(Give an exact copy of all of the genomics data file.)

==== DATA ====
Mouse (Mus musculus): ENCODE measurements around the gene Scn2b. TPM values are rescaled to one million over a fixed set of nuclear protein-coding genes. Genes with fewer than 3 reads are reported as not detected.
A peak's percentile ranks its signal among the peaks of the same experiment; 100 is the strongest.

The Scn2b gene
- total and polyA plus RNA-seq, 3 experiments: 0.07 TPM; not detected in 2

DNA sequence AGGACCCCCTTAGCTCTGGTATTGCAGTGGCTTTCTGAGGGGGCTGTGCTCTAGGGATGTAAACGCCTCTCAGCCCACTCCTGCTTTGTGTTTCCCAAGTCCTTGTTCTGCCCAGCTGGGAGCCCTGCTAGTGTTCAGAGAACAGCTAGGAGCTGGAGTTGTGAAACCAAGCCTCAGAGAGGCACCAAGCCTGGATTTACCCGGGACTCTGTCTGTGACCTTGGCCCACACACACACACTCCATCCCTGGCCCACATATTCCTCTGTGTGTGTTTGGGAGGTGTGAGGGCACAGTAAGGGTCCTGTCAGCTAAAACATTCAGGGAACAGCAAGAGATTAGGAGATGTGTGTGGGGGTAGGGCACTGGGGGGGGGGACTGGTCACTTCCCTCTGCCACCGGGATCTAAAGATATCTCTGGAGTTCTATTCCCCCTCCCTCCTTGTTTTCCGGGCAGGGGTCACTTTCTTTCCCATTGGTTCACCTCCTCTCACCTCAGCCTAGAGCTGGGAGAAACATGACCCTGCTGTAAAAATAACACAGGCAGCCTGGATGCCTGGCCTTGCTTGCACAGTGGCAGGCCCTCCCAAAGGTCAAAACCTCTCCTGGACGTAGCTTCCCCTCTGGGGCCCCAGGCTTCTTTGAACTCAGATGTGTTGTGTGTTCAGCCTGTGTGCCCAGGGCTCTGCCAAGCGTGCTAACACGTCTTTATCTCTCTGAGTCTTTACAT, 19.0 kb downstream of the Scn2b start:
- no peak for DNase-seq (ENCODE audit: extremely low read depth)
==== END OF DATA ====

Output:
Mouse (Mus musculus): ENCODE measurements around the gene Scn2b. TPM values are rescaled to one million over a fixed set of nuclear protein-coding genes. Genes with fewer than 3 reads are reported as not detected.
A peak's percentile ranks its signal among the peaks of the same experiment; 100 is the strongest.

The Scn2b gene
- total and polyA plus RNA-seq, 3 experiments: 0.07 TPM; not detected in 2

DNA sequence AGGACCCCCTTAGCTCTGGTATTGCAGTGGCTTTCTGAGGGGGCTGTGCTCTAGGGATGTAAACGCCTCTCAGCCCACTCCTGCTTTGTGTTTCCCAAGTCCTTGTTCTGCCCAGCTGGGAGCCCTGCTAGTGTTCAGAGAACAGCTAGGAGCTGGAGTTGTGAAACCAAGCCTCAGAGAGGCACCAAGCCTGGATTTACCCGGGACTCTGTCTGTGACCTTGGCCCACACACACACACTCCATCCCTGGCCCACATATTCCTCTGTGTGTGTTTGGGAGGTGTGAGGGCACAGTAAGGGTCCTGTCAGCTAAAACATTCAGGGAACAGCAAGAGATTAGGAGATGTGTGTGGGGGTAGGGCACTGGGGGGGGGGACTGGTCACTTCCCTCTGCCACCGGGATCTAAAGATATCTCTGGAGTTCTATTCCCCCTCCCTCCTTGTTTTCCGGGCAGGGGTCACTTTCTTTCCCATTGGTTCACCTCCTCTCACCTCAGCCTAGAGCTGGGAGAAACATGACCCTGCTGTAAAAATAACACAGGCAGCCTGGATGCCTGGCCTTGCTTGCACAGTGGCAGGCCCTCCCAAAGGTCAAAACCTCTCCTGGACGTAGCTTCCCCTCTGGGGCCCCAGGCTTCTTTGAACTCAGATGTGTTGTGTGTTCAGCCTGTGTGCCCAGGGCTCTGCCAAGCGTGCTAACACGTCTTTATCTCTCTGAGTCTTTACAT, 19.0 kb downstream of the Scn2b start:
- no peak for DNase-seq (ENCODE audit: extremely low read depth)